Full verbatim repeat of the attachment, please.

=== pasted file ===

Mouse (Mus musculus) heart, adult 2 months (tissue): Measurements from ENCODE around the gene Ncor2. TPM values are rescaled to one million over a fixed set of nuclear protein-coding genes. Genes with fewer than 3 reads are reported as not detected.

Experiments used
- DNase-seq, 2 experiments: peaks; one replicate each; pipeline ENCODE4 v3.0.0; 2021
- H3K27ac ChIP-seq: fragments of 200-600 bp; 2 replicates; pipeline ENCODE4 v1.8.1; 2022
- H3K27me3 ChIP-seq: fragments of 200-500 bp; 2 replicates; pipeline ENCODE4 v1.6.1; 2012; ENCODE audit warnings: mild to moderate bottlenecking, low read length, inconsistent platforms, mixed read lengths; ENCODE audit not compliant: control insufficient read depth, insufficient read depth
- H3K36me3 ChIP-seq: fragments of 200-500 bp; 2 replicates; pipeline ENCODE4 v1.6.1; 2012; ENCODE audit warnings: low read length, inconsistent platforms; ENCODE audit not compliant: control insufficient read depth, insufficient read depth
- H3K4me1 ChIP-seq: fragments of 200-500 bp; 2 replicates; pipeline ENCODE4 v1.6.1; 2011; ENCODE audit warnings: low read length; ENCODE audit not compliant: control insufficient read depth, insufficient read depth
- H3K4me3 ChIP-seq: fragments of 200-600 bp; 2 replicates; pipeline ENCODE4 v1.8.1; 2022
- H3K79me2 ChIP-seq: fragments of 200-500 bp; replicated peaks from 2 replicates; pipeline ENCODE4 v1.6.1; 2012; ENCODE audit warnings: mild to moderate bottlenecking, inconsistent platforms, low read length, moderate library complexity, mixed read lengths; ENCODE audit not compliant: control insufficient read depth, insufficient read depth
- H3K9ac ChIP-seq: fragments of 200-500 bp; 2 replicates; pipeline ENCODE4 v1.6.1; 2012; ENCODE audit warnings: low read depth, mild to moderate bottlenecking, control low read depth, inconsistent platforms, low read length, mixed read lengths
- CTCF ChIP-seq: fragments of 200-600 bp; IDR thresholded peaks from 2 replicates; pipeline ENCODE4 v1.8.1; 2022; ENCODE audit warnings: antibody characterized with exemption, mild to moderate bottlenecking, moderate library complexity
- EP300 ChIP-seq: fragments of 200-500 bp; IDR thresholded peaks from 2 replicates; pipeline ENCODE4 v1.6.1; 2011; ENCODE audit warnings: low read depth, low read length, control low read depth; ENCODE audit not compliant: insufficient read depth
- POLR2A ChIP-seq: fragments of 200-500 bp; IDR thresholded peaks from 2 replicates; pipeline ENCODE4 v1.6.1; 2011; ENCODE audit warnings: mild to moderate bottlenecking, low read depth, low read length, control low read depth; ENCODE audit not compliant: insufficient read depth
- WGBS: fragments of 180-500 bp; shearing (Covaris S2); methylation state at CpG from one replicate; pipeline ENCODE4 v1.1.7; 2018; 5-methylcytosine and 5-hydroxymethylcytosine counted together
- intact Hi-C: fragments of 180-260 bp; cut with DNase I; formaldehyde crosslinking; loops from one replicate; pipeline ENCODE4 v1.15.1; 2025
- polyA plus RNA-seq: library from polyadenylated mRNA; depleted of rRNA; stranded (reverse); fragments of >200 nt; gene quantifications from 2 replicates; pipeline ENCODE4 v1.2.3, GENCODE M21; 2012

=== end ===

Mouse (Mus musculus) heart, adult 2 months (tissue): Measurements from ENCODE around the gene Ncor2. TPM values are rescaled to one million over a fixed set of nuclear protein-coding genes. Genes with fewer than 3 reads are reported as not detected.

Experiments used
- DNase-seq, 2 experiments: peaks; one replicate each; pipeline ENCODE4 v3.0.0; 2021
- H3K27ac ChIP-seq: fragments of 200-600 bp; 2 replicates; pipeline ENCODE4 v1.8.1; 2022
- H3K27me3 ChIP-seq: fragments of 200-500 bp; 2 replicates; pipeline ENCODE4 v1.6.1; 2012; ENCODE audit warnings: mild to moderate bottlenecking, low read length, inconsistent platforms, mixed read lengths; ENCODE audit not compliant: control insufficient read depth, insufficient read depth
- H3K36me3 ChIP-seq: fragments of 200-500 bp; 2 replicates; pipeline ENCODE4 v1.6.1; 2012; ENCODE audit warnings: low read length, inconsistent platforms; ENCODE audit not compliant: control insufficient read depth, insufficient read depth
- H3K4me1 ChIP-seq: fragments of 200-500 bp; 2 replicates; pipeline ENCODE4 v1.6.1; 2011; ENCODE audit warnings: low read length; ENCODE audit not compliant: control insufficient read depth, insufficient read depth
- H3K4me3 ChIP-seq: fragments of 200-600 bp; 2 replicates; pipeline ENCODE4 v1.8.1; 2022
- H3K79me2 ChIP-seq: fragments of 200-500 bp; replicated peaks from 2 replicates; pipeline ENCODE4 v1.6.1; 2012; ENCODE audit warnings: mild to moderate bottlenecking, inconsistent platforms, low read length, moderate library complexity, mixed read lengths; ENCODE audit not compliant: control insufficient read depth, insufficient read depth
- H3K9ac ChIP-seq: fragments of 200-500 bp; 2 replicates; pipeline ENCODE4 v1.6.1; 2012; ENCODE audit warnings: low read depth, mild to moderate bottlenecking, control low read depth, inconsistent platforms, low read length, mixed read lengths
- CTCF ChIP-seq: fragments of 200-600 bp; IDR thresholded peaks from 2 replicates; pipeline ENCODE4 v1.8.1; 2022; ENCODE audit warnings: antibody characterized with exemption, mild to moderate bottlenecking, moderate library complexity
- EP300 ChIP-seq: fragments of 200-500 bp; IDR thresholded peaks from 2 replicates; pipeline ENCODE4 v1.6.1; 2011; ENCODE audit warnings: low read depth, low read length, control low read depth; ENCODE audit not compliant: insufficient read depth
- POLR2A ChIP-seq: fragments of 200-500 bp; IDR thresholded peaks from 2 replicates; pipeline ENCODE4 v1.6.1; 2011; ENCODE audit warnings: mild to moderate bottlenecking, low read depth, low read length, control low read depth; ENCODE audit not compliant: insufficient read depth
- WGBS: fragments of 180-500 bp; shearing (Covaris S2); methylation state at CpG from one replicate; pipeline ENCODE4 v1.1.7; 2018; 5-methylcytosine and 5-hydroxymethylcytosine counted together
- intact Hi-C: fragments of 180-260 bp; cut with DNase I; formaldehyde crosslinking; loops from one replicate; pipeline ENCODE4 v1.15.1; 2025
- polyA plus RNA-seq: library from polyadenylated mRNA; depleted of rRNA; stranded (reverse); fragments of >200 nt; gene quantifications from 2 replicates; pipeline ENCODE4 v1.2.3, GENCODE M21; 2012